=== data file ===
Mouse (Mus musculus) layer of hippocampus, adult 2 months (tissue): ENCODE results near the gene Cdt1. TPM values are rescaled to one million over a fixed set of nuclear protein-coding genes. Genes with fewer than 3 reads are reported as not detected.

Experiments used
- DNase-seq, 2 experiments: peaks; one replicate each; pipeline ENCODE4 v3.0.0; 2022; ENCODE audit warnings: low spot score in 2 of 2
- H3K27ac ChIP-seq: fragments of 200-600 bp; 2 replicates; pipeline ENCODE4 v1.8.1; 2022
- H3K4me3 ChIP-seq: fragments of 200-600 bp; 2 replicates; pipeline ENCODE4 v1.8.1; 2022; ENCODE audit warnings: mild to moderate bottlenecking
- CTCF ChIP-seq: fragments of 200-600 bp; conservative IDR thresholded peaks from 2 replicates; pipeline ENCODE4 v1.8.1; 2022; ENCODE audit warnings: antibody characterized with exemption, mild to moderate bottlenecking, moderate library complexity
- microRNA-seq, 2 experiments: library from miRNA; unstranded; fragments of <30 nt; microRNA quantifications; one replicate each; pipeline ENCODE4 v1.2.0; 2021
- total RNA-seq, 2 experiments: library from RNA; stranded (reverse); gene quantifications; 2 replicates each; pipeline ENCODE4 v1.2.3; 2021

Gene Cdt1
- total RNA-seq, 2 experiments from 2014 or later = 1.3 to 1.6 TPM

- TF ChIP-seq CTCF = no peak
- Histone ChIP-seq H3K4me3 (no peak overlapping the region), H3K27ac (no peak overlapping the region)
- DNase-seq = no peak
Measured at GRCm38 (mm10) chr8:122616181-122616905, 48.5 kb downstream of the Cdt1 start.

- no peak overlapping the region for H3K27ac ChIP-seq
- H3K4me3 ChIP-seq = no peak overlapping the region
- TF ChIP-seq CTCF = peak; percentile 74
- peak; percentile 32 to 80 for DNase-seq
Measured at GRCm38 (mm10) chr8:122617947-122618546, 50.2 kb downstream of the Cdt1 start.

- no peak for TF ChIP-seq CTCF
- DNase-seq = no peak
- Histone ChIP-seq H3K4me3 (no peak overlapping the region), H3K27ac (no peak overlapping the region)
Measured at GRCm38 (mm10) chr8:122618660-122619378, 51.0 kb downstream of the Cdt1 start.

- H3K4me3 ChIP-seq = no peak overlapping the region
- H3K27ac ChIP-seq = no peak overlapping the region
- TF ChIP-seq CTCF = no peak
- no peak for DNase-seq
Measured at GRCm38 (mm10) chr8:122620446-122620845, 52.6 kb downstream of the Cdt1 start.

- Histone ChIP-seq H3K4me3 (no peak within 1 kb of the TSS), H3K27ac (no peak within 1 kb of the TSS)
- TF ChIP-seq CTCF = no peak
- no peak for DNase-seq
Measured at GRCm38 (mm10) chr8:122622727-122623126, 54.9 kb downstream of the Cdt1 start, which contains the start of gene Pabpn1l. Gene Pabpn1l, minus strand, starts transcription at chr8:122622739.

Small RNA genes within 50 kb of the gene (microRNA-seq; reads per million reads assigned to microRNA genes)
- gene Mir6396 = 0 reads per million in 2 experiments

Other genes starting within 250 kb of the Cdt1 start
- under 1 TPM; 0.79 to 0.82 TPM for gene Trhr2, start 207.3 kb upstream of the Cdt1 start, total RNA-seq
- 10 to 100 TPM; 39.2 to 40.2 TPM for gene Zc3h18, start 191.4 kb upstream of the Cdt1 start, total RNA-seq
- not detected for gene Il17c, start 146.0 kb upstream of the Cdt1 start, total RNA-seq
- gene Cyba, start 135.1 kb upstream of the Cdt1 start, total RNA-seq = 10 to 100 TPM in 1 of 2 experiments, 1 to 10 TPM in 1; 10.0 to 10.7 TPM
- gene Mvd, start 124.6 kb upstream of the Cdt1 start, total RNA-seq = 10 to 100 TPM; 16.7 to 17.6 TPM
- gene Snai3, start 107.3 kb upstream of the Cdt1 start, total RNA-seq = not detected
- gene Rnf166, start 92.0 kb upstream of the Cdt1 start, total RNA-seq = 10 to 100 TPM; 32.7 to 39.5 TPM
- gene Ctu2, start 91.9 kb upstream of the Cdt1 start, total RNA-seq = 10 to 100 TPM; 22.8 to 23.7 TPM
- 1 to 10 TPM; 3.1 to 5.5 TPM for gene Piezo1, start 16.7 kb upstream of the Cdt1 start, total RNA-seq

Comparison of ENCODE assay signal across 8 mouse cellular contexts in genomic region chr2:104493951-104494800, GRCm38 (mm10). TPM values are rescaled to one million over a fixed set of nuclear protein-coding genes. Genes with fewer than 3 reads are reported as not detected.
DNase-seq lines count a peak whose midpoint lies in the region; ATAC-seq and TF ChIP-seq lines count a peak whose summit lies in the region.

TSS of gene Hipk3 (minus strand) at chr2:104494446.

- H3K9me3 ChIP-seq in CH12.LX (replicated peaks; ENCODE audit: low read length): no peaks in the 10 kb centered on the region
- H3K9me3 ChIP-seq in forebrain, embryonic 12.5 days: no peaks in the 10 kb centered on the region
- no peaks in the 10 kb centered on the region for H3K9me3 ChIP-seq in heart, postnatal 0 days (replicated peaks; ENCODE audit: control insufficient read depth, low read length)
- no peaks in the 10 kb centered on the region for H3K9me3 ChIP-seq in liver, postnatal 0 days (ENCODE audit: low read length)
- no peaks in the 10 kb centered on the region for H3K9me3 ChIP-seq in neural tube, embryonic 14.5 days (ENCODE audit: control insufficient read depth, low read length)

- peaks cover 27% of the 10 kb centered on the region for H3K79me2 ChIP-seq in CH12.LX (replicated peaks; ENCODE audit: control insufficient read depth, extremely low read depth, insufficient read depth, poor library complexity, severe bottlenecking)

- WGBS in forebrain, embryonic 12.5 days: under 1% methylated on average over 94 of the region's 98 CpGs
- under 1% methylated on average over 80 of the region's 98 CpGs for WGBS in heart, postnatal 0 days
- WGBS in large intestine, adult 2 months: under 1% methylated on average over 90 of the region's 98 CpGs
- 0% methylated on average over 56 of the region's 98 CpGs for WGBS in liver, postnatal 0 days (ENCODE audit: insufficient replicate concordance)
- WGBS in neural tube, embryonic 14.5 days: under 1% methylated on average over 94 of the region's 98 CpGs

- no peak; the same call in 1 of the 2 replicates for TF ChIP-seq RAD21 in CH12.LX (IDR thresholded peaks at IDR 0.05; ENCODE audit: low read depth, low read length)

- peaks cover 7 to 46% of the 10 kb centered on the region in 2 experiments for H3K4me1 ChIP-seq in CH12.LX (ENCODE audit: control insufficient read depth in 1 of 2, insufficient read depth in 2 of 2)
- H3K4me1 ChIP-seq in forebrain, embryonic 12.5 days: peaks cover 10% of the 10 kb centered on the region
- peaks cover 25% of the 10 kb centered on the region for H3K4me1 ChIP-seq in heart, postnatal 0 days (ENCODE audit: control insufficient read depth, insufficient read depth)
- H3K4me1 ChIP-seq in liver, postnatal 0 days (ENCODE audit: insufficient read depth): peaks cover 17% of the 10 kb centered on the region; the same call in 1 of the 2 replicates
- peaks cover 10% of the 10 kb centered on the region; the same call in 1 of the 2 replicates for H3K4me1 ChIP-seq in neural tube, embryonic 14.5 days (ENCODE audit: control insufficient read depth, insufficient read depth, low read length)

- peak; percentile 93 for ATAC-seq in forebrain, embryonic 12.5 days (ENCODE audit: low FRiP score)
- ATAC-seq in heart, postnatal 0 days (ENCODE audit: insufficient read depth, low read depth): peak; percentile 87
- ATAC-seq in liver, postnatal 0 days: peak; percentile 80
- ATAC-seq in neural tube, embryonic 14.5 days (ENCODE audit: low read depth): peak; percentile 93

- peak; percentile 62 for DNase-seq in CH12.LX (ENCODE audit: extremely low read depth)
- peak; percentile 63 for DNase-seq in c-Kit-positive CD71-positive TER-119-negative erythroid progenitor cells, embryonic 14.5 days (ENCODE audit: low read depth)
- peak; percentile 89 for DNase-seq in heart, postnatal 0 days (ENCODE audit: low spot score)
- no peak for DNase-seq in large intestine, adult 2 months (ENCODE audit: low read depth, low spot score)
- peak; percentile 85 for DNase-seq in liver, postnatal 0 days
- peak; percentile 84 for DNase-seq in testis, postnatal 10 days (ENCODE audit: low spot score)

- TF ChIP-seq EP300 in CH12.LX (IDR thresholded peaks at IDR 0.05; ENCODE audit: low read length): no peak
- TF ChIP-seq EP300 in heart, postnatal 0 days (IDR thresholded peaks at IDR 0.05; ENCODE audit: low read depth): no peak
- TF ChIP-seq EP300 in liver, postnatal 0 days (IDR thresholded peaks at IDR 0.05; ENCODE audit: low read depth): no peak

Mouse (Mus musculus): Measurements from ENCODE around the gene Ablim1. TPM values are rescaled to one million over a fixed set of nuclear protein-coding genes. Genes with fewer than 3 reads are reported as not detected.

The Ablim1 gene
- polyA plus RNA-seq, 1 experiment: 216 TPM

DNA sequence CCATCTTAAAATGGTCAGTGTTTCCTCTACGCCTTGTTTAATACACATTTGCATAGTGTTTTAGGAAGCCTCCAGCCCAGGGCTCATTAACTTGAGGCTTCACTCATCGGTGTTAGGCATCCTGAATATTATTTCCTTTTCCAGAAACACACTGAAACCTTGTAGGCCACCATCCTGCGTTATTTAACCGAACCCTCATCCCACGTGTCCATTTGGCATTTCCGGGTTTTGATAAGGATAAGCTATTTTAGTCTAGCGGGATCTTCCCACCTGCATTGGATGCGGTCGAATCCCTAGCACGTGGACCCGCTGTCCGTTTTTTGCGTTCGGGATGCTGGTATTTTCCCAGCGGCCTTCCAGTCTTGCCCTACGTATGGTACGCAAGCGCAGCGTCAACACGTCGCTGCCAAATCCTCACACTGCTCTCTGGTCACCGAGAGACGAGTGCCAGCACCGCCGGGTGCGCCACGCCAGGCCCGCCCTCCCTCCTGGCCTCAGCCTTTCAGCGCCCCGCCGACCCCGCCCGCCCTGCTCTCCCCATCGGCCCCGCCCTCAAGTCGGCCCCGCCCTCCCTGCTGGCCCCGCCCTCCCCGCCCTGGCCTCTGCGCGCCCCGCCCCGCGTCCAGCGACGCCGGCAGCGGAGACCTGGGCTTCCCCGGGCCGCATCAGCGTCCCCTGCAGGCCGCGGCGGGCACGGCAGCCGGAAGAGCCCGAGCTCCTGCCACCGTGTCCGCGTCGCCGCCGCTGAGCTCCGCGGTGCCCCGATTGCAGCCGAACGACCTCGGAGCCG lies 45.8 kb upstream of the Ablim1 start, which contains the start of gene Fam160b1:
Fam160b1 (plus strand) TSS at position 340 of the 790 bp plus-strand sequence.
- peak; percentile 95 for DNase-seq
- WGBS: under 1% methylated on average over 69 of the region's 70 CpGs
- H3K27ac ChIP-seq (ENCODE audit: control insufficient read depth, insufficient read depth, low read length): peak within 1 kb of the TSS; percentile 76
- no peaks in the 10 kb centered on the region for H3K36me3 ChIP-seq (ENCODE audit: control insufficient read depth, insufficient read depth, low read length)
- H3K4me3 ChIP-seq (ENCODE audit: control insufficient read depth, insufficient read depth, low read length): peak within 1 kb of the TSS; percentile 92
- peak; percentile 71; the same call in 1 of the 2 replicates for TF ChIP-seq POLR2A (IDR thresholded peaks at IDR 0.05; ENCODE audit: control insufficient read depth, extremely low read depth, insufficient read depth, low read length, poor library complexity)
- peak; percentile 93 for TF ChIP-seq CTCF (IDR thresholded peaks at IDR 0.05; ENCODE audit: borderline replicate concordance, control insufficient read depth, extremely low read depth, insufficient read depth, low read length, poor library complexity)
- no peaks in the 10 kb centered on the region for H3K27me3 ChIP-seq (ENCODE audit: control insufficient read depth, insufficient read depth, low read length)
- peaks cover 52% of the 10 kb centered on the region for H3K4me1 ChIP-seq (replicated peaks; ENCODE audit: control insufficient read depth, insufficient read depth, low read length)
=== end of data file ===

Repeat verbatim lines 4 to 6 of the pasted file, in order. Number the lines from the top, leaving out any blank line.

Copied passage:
- H3K27ac ChIP-seq: fragments of 200-600 bp; 2 replicates; pipeline ENCODE4 v1.8.1; 2022
- H3K4me3 ChIP-seq: fragments of 200-600 bp; 2 replicates; pipeline ENCODE4 v1.8.1; 2022; ENCODE audit warnings: mild to moderate bottlenecking
- CTCF ChIP-seq: fragments of 200-600 bp; conservative IDR thresholded peaks from 2 replicates; pipeline ENCODE4 v1.8.1; 2022; ENCODE audit warnings: antibody characterized with exemption, mild to moderate bottlenecking, moderate library complexity